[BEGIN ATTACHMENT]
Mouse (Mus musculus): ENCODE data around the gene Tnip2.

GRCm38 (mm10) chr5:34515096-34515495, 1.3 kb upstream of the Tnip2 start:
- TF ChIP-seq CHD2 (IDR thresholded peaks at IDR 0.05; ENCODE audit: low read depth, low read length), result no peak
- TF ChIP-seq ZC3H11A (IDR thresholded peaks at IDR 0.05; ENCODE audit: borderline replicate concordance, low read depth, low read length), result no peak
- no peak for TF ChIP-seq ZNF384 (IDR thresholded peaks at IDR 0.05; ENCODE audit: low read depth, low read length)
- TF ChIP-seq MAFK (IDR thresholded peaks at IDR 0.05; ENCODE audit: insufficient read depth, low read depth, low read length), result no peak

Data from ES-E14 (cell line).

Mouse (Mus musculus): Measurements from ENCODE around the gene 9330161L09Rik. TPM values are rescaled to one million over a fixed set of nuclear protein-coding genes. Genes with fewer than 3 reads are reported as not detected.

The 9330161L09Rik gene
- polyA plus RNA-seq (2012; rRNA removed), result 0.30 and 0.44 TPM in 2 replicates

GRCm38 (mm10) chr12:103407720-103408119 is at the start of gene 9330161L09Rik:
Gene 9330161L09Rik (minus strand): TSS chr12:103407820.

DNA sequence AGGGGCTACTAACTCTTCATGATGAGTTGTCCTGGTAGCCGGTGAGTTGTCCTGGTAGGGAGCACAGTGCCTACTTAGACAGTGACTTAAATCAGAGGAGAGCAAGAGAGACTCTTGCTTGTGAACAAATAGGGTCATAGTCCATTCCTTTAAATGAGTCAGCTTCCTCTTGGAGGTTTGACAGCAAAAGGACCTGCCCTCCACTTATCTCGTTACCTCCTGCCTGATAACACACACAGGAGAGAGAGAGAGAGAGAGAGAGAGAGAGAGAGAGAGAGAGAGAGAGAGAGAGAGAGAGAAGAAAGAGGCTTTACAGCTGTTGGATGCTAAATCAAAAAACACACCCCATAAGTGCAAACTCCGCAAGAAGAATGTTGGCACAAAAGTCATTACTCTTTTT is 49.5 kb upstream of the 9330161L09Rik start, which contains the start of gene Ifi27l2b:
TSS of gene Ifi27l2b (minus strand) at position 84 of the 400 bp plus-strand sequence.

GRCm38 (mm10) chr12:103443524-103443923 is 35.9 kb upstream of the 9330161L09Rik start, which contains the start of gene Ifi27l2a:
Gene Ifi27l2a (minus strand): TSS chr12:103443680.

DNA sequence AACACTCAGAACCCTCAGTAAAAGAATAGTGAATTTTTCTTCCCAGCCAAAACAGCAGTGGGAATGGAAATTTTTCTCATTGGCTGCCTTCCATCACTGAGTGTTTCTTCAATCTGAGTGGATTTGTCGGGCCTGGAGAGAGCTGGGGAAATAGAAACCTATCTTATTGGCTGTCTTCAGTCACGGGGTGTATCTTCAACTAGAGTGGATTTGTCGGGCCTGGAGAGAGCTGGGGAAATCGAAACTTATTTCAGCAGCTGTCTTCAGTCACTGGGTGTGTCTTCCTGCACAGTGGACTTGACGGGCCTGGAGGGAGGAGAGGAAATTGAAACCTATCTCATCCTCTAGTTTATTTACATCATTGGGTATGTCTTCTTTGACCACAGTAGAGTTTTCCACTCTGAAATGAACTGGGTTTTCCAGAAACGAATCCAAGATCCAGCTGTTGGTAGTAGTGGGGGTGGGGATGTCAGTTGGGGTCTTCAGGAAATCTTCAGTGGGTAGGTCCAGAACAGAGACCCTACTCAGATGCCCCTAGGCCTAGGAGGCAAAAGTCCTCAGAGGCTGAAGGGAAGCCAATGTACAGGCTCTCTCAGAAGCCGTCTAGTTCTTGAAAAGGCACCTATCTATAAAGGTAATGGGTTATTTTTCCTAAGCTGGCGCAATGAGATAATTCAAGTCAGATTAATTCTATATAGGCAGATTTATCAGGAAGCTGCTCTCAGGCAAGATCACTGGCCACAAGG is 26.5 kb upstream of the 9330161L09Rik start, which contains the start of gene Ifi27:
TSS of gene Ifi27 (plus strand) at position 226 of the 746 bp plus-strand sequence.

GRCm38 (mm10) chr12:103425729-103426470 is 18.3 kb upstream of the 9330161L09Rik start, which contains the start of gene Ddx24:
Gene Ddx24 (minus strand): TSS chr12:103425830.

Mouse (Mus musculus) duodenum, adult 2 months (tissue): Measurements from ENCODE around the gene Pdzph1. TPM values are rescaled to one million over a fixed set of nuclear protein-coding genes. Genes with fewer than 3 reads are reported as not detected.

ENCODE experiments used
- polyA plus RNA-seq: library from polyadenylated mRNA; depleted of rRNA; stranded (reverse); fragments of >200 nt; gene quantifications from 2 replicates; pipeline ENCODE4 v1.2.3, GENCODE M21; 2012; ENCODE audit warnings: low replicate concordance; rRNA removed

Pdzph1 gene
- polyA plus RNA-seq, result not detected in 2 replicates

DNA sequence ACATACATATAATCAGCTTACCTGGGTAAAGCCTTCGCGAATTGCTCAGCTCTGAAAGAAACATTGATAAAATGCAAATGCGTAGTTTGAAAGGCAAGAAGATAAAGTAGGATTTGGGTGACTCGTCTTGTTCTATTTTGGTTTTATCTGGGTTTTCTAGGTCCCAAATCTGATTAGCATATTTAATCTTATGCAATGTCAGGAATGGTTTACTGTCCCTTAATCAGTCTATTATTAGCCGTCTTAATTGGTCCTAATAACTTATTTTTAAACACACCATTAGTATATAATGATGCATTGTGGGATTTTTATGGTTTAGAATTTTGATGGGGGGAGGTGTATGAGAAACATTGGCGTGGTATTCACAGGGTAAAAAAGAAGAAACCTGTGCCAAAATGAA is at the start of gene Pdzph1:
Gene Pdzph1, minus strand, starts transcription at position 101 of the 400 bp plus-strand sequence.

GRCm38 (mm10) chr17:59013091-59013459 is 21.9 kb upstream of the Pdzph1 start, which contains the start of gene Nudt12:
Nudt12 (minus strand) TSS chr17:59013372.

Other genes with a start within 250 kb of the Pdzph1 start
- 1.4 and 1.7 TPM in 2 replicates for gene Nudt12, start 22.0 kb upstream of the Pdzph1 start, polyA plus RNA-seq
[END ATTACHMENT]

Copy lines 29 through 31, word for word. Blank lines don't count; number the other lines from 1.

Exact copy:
Nudt12 (minus strand) TSS chr17:59013372.

Other genes with a start within 250 kb of the Pdzph1 start
- 1.4 and 1.7 TPM in 2 replicates for gene Nudt12, start 22.0 kb upstream of the Pdzph1 start, polyA plus RNA-seq